by Matt Miller,

Tags: Exploitation Tools Metrics

Summary : The increased difficulty of developing reliable exploits for memory safety vulnerabilities has also made it more difficult to characterize their exploitability. As a result, there is currently no well-defined or broadly agreed upon standard by which exploitability is determined. There are certainly good reasons for this: exploitability is influenced by many variables and exploit writing is generally a highly skilled and creative process. Still, the lack of an established model for determining exploitability tends to force an analyst to either prove exploitability through a working exploit or make a conservative and coarse-grained estimate of exploitability. In practice, both of these are undesirable as the first approach does not currently scale and the second approach typically assumes a worst-case scenario that does not take into account the effects that mitigations and contextual factors may have on exploitability. This can lead to an overestimation of actual risk and has made it challenging to measure how these variables are contributing to the increased difficulty of exploiting vulnerabilities.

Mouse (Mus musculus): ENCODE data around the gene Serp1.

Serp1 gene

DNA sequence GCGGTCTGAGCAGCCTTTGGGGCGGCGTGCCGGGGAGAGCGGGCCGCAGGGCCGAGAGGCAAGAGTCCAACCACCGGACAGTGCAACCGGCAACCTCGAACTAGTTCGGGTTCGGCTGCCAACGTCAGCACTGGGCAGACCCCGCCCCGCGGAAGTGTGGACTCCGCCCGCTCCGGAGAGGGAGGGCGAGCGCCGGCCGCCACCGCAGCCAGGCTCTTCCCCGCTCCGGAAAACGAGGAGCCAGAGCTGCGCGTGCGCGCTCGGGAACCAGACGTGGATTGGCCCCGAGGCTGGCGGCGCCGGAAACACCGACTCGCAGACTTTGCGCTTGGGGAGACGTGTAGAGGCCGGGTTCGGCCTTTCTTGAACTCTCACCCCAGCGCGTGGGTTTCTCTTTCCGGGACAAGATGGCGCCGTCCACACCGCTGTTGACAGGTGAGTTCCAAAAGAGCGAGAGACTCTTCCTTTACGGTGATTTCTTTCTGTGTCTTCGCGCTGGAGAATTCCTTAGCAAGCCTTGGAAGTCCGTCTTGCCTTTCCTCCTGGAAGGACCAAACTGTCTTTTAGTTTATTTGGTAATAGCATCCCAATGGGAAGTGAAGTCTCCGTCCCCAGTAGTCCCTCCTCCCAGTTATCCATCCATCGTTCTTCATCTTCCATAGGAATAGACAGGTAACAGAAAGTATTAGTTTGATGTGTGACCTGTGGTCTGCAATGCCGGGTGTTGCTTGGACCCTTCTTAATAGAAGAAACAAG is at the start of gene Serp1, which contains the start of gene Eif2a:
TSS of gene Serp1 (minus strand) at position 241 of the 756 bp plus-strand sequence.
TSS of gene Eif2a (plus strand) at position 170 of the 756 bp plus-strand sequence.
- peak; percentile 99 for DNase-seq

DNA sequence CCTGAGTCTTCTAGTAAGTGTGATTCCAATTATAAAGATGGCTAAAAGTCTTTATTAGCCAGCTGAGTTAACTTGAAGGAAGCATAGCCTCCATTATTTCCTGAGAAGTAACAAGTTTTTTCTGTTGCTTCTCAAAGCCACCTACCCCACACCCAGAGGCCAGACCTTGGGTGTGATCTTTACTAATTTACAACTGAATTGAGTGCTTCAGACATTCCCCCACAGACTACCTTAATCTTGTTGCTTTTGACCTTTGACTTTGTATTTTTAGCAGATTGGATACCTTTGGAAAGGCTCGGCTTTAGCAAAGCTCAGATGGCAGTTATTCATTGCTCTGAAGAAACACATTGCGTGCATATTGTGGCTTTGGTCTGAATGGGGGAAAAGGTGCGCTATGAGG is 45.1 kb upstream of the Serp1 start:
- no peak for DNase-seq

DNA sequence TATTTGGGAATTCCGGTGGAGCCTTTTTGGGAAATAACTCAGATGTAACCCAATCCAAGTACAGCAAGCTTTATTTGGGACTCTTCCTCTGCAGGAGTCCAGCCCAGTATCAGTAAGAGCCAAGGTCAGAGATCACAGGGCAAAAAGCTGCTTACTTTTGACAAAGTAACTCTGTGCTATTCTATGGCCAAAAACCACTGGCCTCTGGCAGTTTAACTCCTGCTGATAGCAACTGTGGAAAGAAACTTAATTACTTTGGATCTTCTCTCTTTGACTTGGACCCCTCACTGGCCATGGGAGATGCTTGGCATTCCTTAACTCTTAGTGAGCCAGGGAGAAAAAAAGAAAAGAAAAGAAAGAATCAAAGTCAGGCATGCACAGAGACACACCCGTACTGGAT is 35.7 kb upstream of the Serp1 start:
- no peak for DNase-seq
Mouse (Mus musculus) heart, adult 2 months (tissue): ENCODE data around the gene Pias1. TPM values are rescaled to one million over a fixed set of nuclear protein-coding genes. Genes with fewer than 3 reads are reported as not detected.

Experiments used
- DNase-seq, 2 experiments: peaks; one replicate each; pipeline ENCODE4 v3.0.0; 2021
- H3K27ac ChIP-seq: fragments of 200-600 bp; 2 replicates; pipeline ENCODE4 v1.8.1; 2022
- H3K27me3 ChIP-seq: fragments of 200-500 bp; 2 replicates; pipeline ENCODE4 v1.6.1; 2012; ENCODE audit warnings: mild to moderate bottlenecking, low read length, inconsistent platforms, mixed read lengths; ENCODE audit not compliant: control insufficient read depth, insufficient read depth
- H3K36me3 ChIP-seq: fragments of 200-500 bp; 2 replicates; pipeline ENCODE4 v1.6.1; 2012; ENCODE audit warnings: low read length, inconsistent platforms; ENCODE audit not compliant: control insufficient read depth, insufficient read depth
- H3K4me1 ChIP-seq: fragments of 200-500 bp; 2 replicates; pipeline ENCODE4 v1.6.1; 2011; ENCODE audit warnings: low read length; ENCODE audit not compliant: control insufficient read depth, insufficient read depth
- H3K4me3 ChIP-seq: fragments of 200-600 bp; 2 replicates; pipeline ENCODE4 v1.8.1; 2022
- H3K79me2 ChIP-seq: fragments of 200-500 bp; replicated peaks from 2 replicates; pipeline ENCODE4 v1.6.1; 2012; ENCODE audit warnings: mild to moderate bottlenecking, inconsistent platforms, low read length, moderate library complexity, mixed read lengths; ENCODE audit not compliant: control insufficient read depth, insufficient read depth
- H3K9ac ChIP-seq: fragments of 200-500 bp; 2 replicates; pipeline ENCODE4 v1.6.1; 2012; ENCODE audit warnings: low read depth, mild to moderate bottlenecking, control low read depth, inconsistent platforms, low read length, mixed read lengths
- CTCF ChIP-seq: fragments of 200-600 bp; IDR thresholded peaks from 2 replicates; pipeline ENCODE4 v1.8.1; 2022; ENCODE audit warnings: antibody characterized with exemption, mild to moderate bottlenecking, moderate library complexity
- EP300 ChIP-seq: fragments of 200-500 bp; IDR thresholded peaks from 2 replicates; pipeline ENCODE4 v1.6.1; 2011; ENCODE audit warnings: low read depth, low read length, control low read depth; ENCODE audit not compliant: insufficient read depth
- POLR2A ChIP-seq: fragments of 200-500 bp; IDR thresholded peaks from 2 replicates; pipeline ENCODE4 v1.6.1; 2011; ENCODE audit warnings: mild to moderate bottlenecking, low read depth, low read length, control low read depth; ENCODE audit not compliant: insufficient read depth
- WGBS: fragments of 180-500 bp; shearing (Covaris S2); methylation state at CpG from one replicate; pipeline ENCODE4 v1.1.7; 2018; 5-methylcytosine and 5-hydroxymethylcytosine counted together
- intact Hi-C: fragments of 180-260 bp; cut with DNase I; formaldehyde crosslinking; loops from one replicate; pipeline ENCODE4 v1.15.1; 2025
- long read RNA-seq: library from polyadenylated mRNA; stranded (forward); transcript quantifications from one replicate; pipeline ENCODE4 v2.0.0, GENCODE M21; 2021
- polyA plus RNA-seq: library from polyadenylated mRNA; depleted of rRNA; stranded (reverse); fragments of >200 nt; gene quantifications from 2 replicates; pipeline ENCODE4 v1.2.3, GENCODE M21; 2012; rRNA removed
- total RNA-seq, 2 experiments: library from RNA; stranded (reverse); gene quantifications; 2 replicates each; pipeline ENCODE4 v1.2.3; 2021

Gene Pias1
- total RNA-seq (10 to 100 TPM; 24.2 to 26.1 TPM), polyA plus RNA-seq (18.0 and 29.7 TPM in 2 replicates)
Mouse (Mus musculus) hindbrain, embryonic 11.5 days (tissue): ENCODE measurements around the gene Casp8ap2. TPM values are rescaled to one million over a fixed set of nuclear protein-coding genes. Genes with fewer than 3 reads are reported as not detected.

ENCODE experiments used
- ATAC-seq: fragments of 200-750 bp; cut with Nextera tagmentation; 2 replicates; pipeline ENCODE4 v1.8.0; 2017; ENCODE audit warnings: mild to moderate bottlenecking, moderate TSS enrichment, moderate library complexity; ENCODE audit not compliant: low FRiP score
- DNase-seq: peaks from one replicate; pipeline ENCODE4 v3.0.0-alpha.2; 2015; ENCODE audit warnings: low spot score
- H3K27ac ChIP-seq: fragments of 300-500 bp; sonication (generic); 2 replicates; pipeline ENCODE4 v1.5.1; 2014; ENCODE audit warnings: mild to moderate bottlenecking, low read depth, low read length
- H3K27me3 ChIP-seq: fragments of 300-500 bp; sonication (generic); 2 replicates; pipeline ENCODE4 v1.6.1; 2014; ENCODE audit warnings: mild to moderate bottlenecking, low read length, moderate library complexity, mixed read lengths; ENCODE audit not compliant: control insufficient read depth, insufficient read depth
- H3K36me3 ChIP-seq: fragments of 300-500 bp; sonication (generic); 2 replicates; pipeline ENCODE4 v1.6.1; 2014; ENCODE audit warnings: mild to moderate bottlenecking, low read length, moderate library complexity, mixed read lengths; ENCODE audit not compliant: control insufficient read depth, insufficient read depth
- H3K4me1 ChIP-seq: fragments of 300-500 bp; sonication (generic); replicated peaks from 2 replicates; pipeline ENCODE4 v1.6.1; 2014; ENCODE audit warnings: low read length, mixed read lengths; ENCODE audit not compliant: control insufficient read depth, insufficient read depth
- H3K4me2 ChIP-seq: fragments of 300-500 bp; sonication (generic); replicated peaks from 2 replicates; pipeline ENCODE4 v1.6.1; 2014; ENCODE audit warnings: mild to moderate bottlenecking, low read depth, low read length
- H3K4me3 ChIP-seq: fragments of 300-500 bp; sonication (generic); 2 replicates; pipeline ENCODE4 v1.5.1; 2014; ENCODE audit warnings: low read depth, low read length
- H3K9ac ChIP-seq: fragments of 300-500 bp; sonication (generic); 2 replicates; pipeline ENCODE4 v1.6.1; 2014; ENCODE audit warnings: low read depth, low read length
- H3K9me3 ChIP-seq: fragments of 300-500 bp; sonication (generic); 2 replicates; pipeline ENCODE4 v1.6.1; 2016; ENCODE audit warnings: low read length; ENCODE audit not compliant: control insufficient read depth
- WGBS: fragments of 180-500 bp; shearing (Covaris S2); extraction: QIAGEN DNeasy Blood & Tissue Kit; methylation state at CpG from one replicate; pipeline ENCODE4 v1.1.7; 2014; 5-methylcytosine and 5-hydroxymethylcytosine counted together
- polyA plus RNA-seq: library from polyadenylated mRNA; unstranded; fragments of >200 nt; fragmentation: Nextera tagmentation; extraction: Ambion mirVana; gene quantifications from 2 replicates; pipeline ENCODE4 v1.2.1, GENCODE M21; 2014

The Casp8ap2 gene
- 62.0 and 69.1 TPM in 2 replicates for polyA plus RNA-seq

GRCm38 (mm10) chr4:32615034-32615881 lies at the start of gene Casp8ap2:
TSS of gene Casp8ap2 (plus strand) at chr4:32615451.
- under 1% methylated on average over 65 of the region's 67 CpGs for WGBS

To help improve on this situation, this presentation describes an experimental model that can be used to classify memory safety vulnerabilities and reason about their exploitability. In this model, the invariants of a vulnerability are specified using a structured and well-defined format that can be independently reviewed and verified. This specification then forms the initial state for an automata that provides an abstract representation of the primitives and techniques that facilitate or mitigate exploitation. To demonstrate the utility of this model, this presentation will demonstrate how it can be used to aid in the process of classifying a vulnerability, measuring exploitability, and enabling intelligent investment in vulnerability prevention and exploit mitigation technologies.